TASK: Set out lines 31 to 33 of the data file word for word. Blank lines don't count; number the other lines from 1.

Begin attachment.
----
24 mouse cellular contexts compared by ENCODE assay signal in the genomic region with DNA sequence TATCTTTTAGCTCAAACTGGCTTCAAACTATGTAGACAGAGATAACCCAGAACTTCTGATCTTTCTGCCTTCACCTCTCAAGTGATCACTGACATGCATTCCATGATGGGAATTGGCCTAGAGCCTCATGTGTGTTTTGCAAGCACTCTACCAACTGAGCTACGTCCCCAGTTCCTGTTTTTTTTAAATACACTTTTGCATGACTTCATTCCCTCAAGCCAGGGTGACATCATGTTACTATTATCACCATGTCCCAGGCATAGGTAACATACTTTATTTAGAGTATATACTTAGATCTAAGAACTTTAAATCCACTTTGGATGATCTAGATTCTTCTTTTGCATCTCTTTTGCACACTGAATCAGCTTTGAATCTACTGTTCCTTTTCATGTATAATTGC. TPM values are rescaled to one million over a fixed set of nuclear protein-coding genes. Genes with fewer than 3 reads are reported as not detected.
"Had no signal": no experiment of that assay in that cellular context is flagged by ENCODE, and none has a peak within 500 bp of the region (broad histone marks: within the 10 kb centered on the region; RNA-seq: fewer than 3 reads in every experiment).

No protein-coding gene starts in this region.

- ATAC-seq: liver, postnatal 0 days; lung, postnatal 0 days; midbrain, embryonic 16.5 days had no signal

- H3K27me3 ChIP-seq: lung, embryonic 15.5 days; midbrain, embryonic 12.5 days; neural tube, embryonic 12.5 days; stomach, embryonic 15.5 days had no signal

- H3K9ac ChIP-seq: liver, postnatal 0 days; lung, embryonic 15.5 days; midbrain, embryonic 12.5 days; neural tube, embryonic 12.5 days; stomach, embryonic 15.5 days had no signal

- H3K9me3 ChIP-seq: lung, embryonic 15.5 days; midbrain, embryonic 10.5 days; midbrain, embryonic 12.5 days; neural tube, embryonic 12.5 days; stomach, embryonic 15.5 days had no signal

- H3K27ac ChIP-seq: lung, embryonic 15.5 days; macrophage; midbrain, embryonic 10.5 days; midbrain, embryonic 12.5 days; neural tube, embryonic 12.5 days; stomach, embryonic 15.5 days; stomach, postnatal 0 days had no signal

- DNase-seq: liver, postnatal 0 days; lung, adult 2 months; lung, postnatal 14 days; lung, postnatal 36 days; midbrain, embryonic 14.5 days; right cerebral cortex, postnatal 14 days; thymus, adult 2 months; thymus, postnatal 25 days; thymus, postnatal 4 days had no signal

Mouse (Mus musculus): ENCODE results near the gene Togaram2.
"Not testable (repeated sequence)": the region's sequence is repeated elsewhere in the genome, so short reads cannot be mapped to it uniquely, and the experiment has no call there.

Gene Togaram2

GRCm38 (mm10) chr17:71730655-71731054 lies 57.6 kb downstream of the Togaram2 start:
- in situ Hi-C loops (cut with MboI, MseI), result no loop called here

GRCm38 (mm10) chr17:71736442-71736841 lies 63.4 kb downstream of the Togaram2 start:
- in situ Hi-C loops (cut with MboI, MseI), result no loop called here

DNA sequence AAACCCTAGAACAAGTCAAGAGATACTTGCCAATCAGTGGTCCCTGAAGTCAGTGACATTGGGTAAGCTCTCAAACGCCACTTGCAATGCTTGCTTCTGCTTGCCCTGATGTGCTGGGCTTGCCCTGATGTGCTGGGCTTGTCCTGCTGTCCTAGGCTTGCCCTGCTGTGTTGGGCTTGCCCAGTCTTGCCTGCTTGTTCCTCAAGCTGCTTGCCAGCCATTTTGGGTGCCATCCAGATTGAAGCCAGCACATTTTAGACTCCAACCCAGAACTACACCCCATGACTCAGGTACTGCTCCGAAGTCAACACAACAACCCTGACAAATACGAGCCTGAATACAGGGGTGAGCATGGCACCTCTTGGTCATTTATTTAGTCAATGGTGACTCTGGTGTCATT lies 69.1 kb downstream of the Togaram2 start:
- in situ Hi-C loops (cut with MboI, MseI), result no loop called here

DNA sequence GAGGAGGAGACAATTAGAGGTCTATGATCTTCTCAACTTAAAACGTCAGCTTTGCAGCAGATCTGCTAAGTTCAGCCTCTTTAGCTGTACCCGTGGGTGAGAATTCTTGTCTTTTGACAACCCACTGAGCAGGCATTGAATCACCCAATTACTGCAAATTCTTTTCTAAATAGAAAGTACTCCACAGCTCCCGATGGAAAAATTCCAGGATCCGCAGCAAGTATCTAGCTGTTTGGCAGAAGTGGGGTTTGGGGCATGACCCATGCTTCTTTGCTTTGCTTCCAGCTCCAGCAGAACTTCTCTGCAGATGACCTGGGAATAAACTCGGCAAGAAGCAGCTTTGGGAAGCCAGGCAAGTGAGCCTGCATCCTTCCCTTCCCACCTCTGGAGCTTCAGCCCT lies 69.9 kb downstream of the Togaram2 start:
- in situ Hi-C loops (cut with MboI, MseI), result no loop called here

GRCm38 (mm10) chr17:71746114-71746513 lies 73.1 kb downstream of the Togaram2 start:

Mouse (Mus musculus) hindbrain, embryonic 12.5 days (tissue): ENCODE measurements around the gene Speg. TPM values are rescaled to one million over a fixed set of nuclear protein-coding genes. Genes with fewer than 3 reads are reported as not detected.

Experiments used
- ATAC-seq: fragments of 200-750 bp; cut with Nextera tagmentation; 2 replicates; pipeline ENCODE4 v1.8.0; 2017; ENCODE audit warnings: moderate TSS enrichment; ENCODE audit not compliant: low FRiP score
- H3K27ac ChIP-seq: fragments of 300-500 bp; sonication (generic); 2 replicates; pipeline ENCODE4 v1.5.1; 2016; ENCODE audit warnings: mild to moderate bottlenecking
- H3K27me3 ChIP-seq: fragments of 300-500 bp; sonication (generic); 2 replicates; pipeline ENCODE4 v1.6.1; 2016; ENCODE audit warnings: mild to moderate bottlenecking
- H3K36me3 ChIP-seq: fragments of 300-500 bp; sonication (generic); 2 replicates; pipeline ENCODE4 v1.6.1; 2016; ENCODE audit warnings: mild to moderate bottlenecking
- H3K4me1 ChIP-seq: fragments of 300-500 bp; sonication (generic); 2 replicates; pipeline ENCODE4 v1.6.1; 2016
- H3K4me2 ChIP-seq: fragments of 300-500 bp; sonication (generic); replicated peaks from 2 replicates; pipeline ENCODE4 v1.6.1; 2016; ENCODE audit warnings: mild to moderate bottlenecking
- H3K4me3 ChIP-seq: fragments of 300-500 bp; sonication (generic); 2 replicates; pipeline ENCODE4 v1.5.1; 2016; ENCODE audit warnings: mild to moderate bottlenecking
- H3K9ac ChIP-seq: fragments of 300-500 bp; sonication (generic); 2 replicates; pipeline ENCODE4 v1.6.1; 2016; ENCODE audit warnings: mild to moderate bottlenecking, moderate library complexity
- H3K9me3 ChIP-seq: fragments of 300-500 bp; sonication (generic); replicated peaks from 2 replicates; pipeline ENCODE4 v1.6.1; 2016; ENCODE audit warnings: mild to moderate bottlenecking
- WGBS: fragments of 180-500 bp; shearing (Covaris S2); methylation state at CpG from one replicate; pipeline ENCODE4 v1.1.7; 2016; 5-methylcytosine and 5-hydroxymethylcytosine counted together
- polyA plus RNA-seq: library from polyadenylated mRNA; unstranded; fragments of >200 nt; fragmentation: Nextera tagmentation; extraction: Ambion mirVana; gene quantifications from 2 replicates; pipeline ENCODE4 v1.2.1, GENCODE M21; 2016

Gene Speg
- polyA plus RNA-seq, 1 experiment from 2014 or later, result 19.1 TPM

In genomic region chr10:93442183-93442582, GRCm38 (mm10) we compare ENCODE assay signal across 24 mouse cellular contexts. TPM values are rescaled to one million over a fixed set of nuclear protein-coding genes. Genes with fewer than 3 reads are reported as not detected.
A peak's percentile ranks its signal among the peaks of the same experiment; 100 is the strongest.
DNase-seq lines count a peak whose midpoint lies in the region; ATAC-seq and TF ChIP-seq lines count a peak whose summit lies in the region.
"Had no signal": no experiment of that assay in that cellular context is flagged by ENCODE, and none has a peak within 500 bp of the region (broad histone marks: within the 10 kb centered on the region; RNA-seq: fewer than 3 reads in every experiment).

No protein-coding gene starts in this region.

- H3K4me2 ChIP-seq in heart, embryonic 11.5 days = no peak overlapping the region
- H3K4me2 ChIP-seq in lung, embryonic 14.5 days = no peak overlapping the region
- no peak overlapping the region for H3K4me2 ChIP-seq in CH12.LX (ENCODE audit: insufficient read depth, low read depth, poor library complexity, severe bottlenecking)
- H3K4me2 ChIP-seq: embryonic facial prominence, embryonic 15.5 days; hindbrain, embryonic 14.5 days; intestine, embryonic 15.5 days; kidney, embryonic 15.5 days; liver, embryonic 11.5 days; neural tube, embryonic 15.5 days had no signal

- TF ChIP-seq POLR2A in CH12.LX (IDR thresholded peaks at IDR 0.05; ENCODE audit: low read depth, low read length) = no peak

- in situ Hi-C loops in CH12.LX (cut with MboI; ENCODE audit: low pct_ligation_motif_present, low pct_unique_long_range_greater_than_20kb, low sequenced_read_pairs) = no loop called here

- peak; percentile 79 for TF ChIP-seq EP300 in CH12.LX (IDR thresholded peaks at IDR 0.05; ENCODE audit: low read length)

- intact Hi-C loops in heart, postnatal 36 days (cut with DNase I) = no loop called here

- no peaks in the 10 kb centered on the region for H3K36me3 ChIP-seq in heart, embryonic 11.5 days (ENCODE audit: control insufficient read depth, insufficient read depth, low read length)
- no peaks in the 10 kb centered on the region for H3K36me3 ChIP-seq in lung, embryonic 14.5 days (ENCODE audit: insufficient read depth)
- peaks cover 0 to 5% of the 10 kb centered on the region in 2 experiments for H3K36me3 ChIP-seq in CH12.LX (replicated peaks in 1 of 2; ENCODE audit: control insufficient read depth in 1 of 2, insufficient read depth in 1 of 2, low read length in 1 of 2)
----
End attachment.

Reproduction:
- H3K9ac ChIP-seq: fragments of 300-500 bp; sonication (generic); 2 replicates; pipeline ENCODE4 v1.6.1; 2016; ENCODE audit warnings: mild to moderate bottlenecking, moderate library complexity
- H3K9me3 ChIP-seq: fragments of 300-500 bp; sonication (generic); replicated peaks from 2 replicates; pipeline ENCODE4 v1.6.1; 2016; ENCODE audit warnings: mild to moderate bottlenecking
- WGBS: fragments of 180-500 bp; shearing (Covaris S2); methylation state at CpG from one replicate; pipeline ENCODE4 v1.1.7; 2016; 5-methylcytosine and 5-hydroxymethylcytosine counted together